Reading 14 - Reading 14 Plague Reading Points 50 Boccaccio...

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Reading 14: Plague Reading Points: 50 Boccaccio: THE DECAMERON , An Account of the Plague Thirteen hundred and forty-eight years had passed since the fruitful Incarnation of the Son of God, when there came into the noble city of Florence, the most beautiful of all Italian cities, a deadly pestilence, which, either because of the operations of the heavenly bodies, or because of the just wrath of God mandating punishment for our iniquitous ways, several years earlier had originated in the Orient, where it destroyed countless lives, scarcely resting in one place before it moved to the next, and turning westward its strength grew monstrously. No human wisdom or foresight had any value: enormous amounts of refuse and manure were removed from the city by appointed officials, the sick were barred from entering the city, and many instructions were given to preserve health; just as useless were the humble supplications to God given not one time but many times in appointed processions, and all the other ways devout people called on God; despite all this, at the beginning of the spring of that year, that horrible plague began with its dolorous effects in a most awe-inspiring manner, as I will tell you. And it did not behave as it did in the Orient, where if blood began to rush out the nose it was a manifest sign of inevitable death; but rather it began with swellings in the groin and armpit, in both men and women, some of which were as big as apples and some of which were shaped like eggs, some were small and others were large; the common people called these swellings gavoccioli. From these two parts of the body, the fatal gavaccioli would begin to spread and within a short while would appear over the entire body in various spots; the disease at this point began to take on the qualities of a deadly sickness, and the body would be covered with dark and livid spots, which would appear in great numbers on the arms, the thighs, and other parts of the body; some were large and widely spaced while some were small and bunched together. And just like the gavaciolli earlier, these were certain indications of coming death. To cure these infirmities neither the advice of physicians nor the power of medicine appeared to have any value or profit; perhaps either the nature of the disease did not allow for any cure or the ignorance of the physicians (whose numbers, because men and women without any training in medicine invaded the profession, increased vastly) did not know how to cure it; as a consequence, very few were ever cured; all died three days after the appearance of the first outward signs, some lasted a little bit longer, some died a little bit more quickly, and some without fever or other symptoms. But what gave this pestilence particularly severe force was that whenever the diseased mixed with healthy people, like a fire through dry grass or oil it would rush upon the healthy. And this wasn't the worst of the evil: for not only did it infect healthy persons who conversed or mixed with the sick, but also touching bread or any other object which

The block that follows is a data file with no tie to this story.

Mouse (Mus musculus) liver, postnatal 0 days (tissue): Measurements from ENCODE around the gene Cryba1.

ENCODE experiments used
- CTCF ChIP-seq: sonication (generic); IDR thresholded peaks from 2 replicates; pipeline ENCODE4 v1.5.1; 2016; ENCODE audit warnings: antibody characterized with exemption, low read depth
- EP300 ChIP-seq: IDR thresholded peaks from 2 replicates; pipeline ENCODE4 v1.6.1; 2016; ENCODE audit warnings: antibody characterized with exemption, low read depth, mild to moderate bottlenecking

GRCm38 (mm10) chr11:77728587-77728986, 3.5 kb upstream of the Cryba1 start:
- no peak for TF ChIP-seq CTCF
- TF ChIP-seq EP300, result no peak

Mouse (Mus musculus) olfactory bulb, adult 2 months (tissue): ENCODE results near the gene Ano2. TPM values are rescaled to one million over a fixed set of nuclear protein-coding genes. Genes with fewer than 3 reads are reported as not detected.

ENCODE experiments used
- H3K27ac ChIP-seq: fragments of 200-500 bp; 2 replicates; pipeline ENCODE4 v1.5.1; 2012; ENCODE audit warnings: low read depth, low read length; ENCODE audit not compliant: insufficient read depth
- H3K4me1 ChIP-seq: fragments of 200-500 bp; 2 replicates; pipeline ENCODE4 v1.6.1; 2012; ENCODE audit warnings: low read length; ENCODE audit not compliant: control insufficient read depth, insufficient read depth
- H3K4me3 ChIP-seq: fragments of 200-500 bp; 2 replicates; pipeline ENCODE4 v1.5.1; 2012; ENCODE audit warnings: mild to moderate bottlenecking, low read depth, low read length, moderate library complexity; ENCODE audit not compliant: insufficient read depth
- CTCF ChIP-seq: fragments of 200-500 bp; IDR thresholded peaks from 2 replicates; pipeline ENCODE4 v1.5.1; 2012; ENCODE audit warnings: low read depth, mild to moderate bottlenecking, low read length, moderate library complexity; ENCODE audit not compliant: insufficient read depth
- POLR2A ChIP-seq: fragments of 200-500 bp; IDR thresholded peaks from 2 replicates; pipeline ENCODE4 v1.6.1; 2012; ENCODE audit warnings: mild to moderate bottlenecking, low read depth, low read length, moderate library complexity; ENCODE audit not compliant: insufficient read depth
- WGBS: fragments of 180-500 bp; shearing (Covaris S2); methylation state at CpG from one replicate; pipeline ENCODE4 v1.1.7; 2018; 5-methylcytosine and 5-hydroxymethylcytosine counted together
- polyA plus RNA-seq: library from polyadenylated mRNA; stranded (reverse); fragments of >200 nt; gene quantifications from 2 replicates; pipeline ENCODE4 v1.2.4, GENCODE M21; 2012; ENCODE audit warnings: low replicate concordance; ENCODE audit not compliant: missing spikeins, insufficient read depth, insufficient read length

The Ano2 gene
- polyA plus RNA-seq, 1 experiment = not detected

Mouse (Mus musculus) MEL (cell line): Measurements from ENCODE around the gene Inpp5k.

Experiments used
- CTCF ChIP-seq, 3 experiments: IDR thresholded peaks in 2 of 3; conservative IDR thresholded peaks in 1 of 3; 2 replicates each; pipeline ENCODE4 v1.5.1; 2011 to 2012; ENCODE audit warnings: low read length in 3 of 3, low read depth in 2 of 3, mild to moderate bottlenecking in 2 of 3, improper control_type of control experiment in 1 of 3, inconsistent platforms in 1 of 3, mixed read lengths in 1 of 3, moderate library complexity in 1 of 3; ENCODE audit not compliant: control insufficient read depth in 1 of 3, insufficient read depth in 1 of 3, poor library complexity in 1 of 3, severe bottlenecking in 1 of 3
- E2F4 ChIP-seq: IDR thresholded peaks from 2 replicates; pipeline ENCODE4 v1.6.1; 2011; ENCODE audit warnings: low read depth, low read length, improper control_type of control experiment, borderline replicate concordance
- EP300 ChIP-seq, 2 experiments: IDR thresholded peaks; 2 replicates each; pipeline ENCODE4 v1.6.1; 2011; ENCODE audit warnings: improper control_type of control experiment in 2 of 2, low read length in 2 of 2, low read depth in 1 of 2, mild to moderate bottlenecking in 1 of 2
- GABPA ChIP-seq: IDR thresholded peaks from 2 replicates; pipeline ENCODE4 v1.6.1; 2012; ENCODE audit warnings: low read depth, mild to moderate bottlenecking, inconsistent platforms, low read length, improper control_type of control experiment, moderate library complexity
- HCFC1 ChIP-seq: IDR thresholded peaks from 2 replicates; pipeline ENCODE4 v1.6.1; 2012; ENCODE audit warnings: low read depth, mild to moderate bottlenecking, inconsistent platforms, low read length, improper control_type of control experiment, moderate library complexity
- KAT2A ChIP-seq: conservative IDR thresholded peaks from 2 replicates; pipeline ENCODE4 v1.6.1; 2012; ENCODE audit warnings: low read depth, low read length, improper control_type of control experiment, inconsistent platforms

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This note was uploaded on 04/12/2011 for the course HIST 123 taught by Professor Mr.shmit during the Spring '11 term at St. Vincent.

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Reading 14 - Reading 14 Plague Reading Points 50 Boccaccio...

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